by Mia Gradick • 4 min read
First Liberty is happy to announce a victory for our client, Inara Ramazanova. We recently reached an agreement with Oakland University in Michigan, which wrongfully evicted Inara from campus housing simply because she shared information on social media about religious accommodations for COVID-19 vaccinations. The matter was amicably resolved without any admission of liability or wrongdoing by OU.
Justin Butterfield, Deputy General Counsel at First Liberty, explains:
“We appreciate Oakland University bringing this case to a positive conclusion. Inara was simply exercising her free-speech rights by sharing information on social media. She is happy this incident is behind her, and she is grateful for her time at OU.”
Last summer, OU granted Inara, who immigrated from Russia, a religious accommodation from the university’s vaccine mandate. The accommodation would have allowed the Russian immigrant to reside on campus for the 2021-2022 academic year.
However, the university then evicted her from campus after she shared about her request and accommodation in a Facebook group with the hope that it would be useful to others. In fact, many members in the group had already asked questions on how to best express their sincerely held beliefs and obtain a religious accommodation.
Though Inara merely shared her story to lend a helping hand, the University Conduct Committee claimed her posts amounted to “collusion or conspiracy.”
The eviction from campus housing forced Inara to spend her final semester at home. It placed a disciplinary record in her student file, which could have potentially affected her future academic or professional pursuits.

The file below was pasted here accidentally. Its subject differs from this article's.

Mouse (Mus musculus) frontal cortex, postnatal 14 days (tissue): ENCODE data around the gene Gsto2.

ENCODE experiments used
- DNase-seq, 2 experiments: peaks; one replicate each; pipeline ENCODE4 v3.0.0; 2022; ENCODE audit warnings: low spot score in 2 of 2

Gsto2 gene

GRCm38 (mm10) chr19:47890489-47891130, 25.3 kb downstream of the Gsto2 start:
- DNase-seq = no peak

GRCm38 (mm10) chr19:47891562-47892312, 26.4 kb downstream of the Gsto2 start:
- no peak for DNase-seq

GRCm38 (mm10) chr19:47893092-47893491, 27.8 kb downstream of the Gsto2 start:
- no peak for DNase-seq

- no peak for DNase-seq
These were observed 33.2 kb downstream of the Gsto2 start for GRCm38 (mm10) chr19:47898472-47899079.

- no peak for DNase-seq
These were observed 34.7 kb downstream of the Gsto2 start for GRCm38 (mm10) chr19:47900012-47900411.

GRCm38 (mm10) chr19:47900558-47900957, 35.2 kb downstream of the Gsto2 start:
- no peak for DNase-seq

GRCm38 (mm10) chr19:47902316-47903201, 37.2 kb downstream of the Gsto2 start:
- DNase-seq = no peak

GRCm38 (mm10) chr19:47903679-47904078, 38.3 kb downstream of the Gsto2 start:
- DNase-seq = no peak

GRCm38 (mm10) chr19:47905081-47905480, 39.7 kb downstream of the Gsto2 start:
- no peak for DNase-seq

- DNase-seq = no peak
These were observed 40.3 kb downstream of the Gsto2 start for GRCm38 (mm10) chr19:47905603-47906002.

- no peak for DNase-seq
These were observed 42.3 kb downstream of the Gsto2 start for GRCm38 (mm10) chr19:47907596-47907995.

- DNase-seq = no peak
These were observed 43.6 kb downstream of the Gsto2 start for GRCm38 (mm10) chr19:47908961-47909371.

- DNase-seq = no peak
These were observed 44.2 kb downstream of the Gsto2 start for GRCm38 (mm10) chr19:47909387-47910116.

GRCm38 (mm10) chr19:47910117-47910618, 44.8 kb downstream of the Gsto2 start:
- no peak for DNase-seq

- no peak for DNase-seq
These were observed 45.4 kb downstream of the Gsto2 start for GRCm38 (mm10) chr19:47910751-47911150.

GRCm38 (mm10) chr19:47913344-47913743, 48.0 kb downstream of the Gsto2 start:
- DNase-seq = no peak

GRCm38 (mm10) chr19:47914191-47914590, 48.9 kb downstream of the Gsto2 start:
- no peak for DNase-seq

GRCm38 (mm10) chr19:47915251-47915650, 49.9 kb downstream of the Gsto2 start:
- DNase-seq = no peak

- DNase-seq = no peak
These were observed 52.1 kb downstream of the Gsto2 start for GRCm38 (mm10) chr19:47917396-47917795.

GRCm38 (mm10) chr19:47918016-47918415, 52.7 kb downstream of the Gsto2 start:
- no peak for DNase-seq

We asked the university to apologize to Inara for discriminating against her, and to vindicate her record and her name. The action was critical in our ongoing fight to hold colleges and universities accountable.
We explained in our letter:
“Oakland University’s disciplining and evicting Ms. Ramazanova because she shared about her religious convictions regarding vaccination and about how she sought and received a religious accommodation from Oakland University—all in an effort to more effectively exercise her civil rights and aid others in doing the same—violated Ms. Ramazanova’s rights under the First Amendment to the U.S. Constitution, which protects free speech and religious exercise, and the federal Fair Housing Act, which prohibits both religious discrimination in housing and taking actions against a person for aiding others in having their religious rights in housing respected.”
Unfortunately, Inara’s case is not the first of its kind, as students, employees and even military service members continue to be discriminated against for living out their faith and engaging in constitutionally protected speech.
That’s why our legal team continues to lead this crucial effort to stop discrimination against people of all faiths across the country. Religious students should not be treated as second-class citizens. It’s wrong and unlawful to punish them, threaten their careers and tarnish their records.
As we celebrate a win for Inara, we want to thank you for supporting First Liberty. You’re the driving force that helps deliver these crucial victories. Securing freedom for people of faith like Inara has a multiplied impact, because winning for one American helps protect religious liberty for millions across our country.